An increasing amount of BuroHappold’s work is focused beyond buildings, however, in the wider urban environment. The introduction of electric vehicles is a good example of the symbiotic relationship between city infrastructure and buildings. ‘Electric vehicles will be a key part of a building’s load-balancing infrastructure, and the more we can keep our streets clean and quiet, the more potential there is to open windows and let buildings breathe,’ says Price. ‘We need to engineer the street, as well as buildings.’

The Urban Sciences Building, designed by Hawkins\Brown, is a prime example of this integration of infrastructure and buildings. The fully electric building will be a testbed for energy storage and battery technology, and has more than 5,000 sensors recording at one-second intervals. Live data can be viewed on a 3D web model, called the Urban Conservatory, developed by Newcastle University. Sensors also record air quality and weather across the city, so the building’s effect on the wider environment can be measured.

Another innovative BuroHappold project that aims to be net positive energy is Dubai Expo 2020. ‘Solar trees’ will generate clean energy while acting as water condensers at night.

Performance tools and processes

BuroHappold says the following have been successful in delivering good performance:

  • Stakeholder-engagement workshops
  • Sustainability frameworks
  • Baseline surveys: tools include Building Use Surveys, energy auditing, thermal imaging and airtightness testing
  • Designing for Performance: educating clients on the difference between Energy Performance Certificates and Display Energy Certificates, and CIBSE YM54 operational energy modelling
  • Set building performance targets in Employer’s Requirements
  • Construction requirements: the sustainability framework sets targets for contractors to monitor and set targets for their resource use during construction
  • Commissioning and optimisation: witness commissioning and requirement to access BMS
  • Soft landings
  • Post-occupancy evaluation: collaborate with CIBSE Low Carbon Energy Assessors to undertake POEs for three years.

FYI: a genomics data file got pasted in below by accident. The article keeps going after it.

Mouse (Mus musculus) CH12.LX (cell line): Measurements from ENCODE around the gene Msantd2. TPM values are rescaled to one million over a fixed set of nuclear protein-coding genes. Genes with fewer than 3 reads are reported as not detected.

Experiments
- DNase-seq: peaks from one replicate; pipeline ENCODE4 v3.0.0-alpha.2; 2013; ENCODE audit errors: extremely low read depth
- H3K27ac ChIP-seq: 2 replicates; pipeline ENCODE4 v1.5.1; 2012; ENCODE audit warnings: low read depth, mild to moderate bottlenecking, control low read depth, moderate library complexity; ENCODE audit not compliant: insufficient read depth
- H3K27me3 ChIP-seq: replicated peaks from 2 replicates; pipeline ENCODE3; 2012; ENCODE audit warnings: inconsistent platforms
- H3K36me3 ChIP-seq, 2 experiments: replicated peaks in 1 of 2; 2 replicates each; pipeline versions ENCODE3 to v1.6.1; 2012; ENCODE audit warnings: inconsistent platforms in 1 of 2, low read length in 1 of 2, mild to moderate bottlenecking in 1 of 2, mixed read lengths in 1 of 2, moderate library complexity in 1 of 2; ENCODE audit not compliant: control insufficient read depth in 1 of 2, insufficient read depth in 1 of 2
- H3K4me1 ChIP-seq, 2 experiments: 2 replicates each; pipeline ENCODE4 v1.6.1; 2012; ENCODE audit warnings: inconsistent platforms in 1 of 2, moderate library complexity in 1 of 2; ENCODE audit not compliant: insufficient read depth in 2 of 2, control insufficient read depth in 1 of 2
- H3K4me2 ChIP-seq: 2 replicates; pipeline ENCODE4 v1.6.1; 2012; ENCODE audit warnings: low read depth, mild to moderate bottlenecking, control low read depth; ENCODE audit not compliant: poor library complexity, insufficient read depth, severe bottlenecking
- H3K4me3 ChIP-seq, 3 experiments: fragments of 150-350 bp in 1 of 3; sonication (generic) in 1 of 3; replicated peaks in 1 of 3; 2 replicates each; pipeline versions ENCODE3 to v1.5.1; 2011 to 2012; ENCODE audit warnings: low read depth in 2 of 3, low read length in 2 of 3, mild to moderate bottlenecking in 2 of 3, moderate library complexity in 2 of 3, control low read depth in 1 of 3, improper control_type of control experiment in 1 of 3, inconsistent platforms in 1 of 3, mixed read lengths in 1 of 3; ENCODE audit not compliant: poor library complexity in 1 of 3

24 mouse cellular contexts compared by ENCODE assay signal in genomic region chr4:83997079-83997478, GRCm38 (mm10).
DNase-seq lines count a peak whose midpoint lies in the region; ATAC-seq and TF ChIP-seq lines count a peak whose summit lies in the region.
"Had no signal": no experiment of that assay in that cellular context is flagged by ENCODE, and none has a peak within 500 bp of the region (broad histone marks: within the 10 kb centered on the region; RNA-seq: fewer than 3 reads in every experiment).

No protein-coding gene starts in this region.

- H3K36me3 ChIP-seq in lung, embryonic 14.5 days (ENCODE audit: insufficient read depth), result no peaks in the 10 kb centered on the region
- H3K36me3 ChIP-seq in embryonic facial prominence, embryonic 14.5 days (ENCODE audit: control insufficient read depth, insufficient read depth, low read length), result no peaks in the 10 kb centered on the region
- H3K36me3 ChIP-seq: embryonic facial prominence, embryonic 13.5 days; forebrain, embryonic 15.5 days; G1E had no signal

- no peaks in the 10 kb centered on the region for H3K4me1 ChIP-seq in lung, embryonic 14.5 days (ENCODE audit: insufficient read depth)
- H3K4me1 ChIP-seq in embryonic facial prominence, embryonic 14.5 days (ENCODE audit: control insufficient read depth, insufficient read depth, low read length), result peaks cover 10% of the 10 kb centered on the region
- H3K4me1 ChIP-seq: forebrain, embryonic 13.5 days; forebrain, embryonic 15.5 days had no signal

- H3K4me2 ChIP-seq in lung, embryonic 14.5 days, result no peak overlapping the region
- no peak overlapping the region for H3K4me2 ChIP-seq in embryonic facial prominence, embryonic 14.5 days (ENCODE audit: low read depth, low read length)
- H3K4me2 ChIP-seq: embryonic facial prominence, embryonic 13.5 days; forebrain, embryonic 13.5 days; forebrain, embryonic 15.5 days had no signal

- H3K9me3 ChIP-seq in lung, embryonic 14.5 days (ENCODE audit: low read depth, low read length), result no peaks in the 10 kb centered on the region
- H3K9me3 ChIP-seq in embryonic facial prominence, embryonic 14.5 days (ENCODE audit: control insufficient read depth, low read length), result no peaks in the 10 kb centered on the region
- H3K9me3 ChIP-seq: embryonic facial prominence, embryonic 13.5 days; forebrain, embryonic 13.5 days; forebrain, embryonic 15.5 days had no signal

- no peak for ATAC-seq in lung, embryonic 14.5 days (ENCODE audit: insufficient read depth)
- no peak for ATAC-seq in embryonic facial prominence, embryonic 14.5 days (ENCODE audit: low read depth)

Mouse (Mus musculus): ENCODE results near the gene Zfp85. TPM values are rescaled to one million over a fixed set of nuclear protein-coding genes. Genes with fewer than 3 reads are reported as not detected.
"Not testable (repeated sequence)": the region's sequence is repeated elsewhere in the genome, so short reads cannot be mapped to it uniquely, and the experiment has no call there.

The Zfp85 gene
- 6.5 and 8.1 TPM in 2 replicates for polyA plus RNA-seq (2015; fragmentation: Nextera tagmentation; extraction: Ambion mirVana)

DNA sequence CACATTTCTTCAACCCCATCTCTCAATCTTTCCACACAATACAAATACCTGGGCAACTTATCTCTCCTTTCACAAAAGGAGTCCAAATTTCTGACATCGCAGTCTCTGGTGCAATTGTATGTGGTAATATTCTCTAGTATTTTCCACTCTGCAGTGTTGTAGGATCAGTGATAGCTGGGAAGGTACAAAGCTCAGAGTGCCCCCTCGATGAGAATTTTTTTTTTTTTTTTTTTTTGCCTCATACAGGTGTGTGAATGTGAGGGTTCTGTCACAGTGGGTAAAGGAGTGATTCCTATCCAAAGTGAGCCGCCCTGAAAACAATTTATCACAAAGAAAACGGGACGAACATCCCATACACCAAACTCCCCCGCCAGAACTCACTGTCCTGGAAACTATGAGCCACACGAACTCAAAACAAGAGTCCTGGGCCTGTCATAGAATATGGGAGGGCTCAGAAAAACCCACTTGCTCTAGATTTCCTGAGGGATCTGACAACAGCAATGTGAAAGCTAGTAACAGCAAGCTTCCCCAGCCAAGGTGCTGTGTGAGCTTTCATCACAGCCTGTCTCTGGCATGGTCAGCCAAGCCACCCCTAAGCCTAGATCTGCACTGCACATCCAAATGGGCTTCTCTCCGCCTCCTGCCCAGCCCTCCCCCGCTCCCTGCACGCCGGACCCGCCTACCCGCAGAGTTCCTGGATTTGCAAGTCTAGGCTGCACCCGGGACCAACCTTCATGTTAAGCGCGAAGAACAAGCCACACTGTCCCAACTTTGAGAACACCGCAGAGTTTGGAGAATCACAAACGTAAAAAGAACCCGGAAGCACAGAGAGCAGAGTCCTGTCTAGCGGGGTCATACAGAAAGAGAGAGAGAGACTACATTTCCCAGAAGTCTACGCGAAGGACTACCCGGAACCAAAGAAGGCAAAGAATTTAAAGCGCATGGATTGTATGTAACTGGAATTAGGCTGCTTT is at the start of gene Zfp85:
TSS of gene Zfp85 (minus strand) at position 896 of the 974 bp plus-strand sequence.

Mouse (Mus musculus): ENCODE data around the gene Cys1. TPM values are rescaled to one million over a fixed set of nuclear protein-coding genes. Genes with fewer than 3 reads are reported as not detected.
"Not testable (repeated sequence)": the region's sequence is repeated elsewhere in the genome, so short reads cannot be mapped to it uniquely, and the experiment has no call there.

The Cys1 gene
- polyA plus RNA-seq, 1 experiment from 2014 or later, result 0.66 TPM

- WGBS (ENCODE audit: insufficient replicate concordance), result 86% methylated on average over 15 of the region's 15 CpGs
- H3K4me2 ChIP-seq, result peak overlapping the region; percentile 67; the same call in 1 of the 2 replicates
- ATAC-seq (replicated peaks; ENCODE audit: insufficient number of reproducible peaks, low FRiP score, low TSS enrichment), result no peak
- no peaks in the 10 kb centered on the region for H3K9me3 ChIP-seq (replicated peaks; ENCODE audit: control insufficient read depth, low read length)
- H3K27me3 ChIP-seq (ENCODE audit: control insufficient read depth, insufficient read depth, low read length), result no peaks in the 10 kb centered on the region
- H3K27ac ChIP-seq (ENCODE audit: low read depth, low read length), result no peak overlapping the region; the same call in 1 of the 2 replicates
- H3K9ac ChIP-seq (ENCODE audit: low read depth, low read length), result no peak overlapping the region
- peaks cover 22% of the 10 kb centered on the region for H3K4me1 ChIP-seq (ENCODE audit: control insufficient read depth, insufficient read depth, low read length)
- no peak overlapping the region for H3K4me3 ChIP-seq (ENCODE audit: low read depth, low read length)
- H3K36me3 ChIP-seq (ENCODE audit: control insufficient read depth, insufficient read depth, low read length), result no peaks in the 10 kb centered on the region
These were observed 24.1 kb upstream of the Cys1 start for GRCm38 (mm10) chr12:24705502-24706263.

Global inspiration

With offices around the world, BuroHappold is keen for engineers to exchange knowledge and learn from different markets. ‘With our global reach, you get linkages between markets that you didn’t necessarily expect, which allows you to leverage different skills,’ says Dowson.

One example is the requirement for zero discharge from buildings in Mumbai to avoid overloading the sewage system. BuroHappold’s blackwater recycling designs, meanwhile, are of interest to the Los Angeles office because drought conditions in California have raised the importance of water efficiency.

Live data from the Urban Sciences Building via the Urban Observatory

A passive design for the Shimoga Processing Centre in India is also inspiring engineers elsewhere. Despite the hot climate, the call centre has no artificial cooling, and instead uses 3-4 metre-deep external shading to maintain comfortable interior temperatures. ‘The data demonstrated the performance in practice, in what was a really tough environment. This gives us enormous confidence that you can really push the passive performance of buildings in the UK,’ says Price.

To compete in an increasingly digitised industry, BuroHappold has to ensure its workforce is trained in computational engineering, data science, design and consulting. ‘Soft’ skills are also needed by engineers, to help them communicate with, and build a consensus among, stakeholders. ‘We have an emerging professionals programme, which teaches storytelling skills to ensure engineers are good consultants.’

Employees must achieve chartership as a precondition of becoming a senior engineer, with many doing so through BuroHappold’s accredited scheme with CIBSE. In its award submission, the firm said it encourages employees to challenge what is normal, and for their ‘enthusiasm to spill out when… in front of clients’. ‘We are trying to drive better buildings, be open and transparent, and share as much as we can,’ says Price. ‘Together, as an industry, we can make great strides.’ 


  1. Wellbeing Lab: Retail, March 2018, UKGBC 
  2. Wellbeing Lab: Offices September 2017 
  3. Help or Hindrance? Environmental regulations and competitiveness, December 2017, Aldersgate Group